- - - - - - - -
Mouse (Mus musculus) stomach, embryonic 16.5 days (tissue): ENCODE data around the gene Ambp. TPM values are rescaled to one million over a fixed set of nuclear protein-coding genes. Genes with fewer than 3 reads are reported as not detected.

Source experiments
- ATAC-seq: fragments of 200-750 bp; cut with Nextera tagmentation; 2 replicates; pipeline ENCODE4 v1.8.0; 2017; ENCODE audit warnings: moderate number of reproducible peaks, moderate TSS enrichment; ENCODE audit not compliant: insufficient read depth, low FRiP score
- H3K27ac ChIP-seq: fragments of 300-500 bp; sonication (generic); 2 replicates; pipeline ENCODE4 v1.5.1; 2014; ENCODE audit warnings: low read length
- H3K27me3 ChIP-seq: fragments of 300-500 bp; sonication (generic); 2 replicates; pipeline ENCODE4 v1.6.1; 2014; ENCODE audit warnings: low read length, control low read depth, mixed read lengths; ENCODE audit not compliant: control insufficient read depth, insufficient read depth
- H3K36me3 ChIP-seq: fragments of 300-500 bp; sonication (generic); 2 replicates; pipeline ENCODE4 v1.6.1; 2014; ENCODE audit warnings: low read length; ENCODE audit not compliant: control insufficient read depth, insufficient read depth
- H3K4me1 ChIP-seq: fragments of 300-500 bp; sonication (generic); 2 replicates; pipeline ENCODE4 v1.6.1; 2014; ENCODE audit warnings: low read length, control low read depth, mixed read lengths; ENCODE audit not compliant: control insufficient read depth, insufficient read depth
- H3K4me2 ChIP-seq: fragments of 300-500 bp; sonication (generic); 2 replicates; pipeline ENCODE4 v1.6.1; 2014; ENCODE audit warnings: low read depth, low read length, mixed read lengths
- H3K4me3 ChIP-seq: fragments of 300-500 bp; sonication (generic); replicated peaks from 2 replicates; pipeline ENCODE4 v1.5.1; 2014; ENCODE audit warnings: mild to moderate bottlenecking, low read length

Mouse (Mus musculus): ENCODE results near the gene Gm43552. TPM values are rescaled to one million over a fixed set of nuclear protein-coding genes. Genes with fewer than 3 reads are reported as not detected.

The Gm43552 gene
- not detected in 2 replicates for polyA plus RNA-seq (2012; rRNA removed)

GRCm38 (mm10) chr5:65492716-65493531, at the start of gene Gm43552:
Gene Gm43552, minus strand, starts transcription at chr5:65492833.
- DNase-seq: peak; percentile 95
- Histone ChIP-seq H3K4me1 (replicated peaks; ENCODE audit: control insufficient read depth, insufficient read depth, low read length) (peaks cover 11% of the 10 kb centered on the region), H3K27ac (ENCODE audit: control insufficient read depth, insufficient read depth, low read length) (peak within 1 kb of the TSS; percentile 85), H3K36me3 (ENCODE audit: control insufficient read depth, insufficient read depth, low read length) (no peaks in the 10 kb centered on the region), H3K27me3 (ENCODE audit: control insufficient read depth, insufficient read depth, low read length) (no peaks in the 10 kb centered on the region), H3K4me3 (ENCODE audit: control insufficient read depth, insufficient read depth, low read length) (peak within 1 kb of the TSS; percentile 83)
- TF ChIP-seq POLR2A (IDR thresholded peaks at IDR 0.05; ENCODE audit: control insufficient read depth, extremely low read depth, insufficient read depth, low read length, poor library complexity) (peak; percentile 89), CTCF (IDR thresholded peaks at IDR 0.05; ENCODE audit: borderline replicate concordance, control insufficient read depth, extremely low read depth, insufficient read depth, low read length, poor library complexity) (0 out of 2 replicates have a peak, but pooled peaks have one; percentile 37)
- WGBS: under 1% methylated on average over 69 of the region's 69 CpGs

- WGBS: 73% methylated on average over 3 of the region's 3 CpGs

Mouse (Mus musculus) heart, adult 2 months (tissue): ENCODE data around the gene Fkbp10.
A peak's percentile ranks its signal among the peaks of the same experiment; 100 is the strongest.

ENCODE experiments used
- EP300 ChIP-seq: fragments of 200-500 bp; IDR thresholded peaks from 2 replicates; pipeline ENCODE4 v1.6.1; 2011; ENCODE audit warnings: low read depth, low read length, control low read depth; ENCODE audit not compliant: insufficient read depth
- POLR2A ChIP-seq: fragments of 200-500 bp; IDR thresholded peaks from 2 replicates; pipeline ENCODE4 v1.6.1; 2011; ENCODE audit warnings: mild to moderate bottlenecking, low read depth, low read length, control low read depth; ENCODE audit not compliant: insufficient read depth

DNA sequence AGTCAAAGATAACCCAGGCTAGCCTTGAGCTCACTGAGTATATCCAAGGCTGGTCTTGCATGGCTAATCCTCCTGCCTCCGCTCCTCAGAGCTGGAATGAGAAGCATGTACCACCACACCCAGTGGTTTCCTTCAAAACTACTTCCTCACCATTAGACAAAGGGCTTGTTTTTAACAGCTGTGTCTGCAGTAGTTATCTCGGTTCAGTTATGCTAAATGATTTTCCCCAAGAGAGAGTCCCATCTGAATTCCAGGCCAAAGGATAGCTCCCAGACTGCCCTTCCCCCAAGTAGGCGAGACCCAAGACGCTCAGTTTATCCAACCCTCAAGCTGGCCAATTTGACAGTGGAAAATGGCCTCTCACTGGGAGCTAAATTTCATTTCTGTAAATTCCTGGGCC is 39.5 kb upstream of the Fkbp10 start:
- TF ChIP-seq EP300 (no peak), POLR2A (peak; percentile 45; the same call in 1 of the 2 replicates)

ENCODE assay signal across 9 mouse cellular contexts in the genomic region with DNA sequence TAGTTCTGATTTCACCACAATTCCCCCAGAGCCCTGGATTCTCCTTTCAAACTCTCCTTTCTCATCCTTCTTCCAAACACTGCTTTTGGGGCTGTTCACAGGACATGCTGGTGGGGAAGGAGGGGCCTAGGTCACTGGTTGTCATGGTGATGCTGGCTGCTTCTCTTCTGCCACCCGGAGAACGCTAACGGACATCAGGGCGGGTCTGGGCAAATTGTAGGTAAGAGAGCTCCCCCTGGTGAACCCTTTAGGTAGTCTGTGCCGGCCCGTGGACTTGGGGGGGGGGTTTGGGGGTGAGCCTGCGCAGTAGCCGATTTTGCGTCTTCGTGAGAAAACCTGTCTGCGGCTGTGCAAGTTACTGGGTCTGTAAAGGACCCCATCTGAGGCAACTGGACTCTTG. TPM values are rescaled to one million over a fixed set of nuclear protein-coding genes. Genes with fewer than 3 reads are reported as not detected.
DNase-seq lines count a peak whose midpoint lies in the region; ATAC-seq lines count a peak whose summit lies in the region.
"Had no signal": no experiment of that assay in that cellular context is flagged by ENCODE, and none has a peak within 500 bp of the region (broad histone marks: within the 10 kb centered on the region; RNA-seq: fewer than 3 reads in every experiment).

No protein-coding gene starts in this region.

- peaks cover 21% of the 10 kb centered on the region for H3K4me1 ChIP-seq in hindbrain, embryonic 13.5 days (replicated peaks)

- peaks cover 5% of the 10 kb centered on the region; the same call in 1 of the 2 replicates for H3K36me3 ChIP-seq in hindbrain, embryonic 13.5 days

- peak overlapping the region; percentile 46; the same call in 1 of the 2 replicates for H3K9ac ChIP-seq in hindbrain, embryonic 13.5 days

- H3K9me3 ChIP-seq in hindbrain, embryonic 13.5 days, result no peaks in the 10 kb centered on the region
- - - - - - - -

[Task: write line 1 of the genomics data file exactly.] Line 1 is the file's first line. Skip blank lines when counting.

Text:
Mouse (Mus musculus) stomach, embryonic 16.5 days (tissue): ENCODE data around the gene Ambp. TPM values are rescaled to one million over a fixed set of nuclear protein-coding genes. Genes with fewer than 3 reads are reported as not detected.